You are here
US core capital goods orders unexpectedly fall in August
[WASHINGTON] New orders for key US-made capital goods fell in August after four straight months of strong gains, while shipments barely rose, but that will probably not change expectations of solid growth in business spending on equipment in the third quarter.
The Commerce Department said on Thursday that orders for non-defense capital goods excluding aircraft, a closely watched proxy for business spending plans, dropped 0.5 per cent last month, pulled down by a decline in demand for computers and electronic products.
There was also a decrease in motor vehicle orders. Data for July was revised slightly lower to show the so-called core capital goods orders increasing 1.5 per cent instead of the previously reported 1.6 per cent surge.
Economists polled by Reuters had forecast core capital goods orders rising 0.4 per cent last month. Core capital goods orders increased 7.4 per cent on a year-on-year basis.
Shipments of core capital goods edged up 0.1 per cent last month after an upwardly revised 1.1 percent gain in July. Core capital goods shipments are used to calculate equipment spending in the government's gross domestic product measurement. They were previously reported to have increased 1.0 percent in July.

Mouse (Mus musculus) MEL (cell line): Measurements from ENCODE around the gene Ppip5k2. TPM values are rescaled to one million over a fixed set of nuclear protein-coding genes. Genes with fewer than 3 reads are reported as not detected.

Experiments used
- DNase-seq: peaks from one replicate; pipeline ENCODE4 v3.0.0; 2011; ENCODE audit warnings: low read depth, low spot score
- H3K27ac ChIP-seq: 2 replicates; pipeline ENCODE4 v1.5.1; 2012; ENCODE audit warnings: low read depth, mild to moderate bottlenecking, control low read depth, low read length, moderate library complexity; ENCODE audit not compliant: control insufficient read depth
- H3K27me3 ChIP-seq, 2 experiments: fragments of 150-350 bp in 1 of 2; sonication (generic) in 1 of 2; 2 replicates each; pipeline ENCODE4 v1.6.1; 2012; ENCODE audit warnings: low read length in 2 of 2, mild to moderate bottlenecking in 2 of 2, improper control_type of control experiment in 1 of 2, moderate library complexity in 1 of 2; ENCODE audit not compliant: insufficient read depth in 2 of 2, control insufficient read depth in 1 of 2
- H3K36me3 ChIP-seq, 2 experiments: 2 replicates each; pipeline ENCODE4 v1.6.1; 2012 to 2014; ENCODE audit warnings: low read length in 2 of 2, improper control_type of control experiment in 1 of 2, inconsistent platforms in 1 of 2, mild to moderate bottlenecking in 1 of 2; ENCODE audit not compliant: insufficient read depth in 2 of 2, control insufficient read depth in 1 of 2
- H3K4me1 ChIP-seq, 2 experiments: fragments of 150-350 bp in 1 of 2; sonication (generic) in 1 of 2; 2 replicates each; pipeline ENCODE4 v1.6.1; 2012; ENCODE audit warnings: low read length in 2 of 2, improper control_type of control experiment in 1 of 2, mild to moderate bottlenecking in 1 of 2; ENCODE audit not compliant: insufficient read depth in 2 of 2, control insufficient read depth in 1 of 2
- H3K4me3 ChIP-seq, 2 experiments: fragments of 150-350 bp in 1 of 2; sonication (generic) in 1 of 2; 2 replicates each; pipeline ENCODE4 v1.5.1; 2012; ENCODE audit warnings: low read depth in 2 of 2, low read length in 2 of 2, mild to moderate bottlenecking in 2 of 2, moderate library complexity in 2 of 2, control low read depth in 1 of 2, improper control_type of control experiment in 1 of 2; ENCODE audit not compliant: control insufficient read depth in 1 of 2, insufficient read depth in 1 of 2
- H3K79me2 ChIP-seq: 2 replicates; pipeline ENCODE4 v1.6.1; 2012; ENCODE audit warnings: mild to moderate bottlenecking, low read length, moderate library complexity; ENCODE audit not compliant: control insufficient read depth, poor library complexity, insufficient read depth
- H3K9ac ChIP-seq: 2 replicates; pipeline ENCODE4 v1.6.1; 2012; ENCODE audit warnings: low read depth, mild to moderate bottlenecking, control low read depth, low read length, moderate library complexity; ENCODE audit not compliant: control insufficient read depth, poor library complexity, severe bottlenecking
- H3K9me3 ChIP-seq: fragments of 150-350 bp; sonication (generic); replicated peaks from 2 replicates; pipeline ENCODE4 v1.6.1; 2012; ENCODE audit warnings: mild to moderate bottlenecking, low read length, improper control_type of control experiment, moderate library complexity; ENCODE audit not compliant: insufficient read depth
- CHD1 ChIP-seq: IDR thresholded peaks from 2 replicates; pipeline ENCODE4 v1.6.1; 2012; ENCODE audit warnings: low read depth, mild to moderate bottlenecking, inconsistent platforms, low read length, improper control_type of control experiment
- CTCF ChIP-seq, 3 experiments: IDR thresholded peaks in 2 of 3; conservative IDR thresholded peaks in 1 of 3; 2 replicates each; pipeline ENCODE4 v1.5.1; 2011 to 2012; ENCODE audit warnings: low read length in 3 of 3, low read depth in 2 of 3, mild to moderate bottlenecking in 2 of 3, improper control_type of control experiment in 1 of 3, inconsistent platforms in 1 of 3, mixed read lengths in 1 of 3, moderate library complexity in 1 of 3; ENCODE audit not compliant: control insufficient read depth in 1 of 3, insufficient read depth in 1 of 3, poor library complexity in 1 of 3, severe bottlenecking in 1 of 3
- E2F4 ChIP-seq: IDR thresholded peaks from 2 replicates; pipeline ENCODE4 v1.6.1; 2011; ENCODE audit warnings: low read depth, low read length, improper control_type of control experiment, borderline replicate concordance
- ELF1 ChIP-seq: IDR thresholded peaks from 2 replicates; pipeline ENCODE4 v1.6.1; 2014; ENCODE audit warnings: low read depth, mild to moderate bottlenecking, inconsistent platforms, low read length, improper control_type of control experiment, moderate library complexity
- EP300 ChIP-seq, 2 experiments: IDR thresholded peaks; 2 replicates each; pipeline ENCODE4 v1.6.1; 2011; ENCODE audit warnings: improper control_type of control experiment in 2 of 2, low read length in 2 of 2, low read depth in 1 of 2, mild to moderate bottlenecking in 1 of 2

With business confidence at multi-year highs, in part buoyed by a $1.5 trillion tax cut package, August's surprise drop in core capital goods orders is likely to be temporary. There are, however, fears that an escalating trade war between the United States and China could hurt confidence and undercut both consumer and business spending.
Business spending on equipment has risen since the fourth quarter of 2016. It is expected to underpin economic growth in the third quarter, even as trade is expected to weigh on output.
Overall orders for durable goods, items ranging from toasters to aircraft that are meant to last three years or more, surged 4.5 per cent in August as demand for transportation equipment jumped 13.0 per cent. That followed a 1.2 percent drop in durable goods orders in July.
Orders for motor vehicles and parts fell 1.0 percent last month. Orders for civilian aircraft soared 69.1 per cent last month. Boeing reported on it website that it had received 99 aircraft orders in August, up from 25 in July.